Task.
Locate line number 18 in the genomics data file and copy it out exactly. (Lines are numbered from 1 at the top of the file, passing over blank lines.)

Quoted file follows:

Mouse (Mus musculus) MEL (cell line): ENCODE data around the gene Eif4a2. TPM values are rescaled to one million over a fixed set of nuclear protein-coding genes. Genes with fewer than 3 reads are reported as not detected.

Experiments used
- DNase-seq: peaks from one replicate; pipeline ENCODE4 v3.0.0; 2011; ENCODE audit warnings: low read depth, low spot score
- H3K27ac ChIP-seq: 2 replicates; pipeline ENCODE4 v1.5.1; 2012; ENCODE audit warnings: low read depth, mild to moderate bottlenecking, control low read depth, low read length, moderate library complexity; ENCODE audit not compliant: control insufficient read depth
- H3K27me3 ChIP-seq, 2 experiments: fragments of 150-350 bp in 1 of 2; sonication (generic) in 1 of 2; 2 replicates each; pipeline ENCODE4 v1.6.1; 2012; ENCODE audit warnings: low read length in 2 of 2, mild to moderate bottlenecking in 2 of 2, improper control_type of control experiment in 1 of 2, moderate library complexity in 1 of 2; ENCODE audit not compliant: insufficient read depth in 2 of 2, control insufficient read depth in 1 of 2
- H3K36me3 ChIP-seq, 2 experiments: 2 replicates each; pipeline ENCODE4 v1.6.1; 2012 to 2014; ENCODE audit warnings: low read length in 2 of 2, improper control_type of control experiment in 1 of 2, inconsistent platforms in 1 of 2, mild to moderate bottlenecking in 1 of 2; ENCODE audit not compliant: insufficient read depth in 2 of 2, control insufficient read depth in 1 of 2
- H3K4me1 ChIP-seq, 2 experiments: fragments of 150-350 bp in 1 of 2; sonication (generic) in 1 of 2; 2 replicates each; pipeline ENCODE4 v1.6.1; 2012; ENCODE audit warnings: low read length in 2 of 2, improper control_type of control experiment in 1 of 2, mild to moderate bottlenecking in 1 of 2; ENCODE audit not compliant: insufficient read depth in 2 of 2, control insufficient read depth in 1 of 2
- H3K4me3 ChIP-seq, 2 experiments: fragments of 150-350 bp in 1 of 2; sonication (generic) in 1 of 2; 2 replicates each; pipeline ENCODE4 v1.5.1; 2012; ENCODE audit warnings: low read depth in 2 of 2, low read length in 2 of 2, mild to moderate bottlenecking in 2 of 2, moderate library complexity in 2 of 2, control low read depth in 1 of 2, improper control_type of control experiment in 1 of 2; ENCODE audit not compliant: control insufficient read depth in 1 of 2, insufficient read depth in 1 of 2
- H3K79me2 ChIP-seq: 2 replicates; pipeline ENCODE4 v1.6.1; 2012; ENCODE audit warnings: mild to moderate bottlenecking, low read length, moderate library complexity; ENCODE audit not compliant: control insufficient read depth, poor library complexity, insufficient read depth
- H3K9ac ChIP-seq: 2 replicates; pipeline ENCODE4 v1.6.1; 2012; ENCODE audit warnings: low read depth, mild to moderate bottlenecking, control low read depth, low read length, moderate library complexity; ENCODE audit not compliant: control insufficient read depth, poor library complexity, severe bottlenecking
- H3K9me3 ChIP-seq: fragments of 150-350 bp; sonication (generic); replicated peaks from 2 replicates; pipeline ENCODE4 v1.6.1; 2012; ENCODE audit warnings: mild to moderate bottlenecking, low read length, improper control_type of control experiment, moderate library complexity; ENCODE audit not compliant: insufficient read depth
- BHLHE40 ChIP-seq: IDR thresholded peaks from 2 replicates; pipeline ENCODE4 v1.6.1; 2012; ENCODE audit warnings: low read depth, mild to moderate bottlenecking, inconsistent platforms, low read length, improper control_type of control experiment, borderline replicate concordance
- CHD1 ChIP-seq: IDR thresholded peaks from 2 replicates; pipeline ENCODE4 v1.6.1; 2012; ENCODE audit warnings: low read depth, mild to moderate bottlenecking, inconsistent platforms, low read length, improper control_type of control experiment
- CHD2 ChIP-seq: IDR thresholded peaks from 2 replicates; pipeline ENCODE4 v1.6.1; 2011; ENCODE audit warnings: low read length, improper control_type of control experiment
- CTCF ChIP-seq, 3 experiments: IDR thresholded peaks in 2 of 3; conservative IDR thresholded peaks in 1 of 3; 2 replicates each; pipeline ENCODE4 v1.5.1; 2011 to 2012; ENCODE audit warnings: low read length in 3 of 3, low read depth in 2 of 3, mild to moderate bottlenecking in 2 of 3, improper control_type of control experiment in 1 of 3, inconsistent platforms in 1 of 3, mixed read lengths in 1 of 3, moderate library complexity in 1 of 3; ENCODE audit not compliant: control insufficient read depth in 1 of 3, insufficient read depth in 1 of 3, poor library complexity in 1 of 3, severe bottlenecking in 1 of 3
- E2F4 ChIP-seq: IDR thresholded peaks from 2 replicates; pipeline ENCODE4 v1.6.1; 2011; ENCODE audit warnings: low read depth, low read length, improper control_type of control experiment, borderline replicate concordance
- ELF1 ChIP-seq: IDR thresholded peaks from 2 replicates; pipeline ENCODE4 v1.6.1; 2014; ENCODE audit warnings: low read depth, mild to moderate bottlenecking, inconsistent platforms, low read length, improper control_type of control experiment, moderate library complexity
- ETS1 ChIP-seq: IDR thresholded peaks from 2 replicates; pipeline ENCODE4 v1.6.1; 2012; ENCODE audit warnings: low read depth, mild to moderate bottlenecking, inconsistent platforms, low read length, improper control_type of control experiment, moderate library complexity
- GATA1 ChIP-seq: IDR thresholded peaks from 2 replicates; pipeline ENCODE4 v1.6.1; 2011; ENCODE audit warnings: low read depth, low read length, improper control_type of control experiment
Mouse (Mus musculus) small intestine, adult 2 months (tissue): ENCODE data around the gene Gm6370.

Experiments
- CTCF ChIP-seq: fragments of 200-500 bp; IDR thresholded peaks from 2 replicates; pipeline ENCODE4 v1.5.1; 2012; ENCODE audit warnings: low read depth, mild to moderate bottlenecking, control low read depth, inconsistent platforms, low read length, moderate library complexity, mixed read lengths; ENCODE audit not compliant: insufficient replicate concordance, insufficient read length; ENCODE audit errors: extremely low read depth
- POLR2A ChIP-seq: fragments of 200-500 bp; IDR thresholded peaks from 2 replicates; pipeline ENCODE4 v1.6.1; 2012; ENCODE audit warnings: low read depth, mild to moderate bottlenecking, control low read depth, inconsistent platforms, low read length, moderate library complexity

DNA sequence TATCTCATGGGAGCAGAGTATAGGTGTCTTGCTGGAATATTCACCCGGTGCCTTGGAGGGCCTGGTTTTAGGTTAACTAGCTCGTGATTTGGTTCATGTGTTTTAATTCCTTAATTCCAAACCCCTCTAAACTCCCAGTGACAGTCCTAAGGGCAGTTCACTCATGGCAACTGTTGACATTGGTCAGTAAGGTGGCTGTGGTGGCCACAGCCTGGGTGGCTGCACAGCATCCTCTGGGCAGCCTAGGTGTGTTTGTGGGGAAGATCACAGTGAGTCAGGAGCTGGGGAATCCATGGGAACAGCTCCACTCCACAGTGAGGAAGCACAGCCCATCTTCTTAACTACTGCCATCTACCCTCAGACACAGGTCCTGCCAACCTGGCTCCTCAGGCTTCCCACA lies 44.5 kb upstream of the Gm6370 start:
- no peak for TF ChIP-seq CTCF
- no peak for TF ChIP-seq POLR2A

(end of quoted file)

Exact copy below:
- ETS1 ChIP-seq: IDR thresholded peaks from 2 replicates; pipeline ENCODE4 v1.6.1; 2012; ENCODE audit warnings: low read depth, mild to moderate bottlenecking, inconsistent platforms, low read length, improper control_type of control experiment, moderate library complexity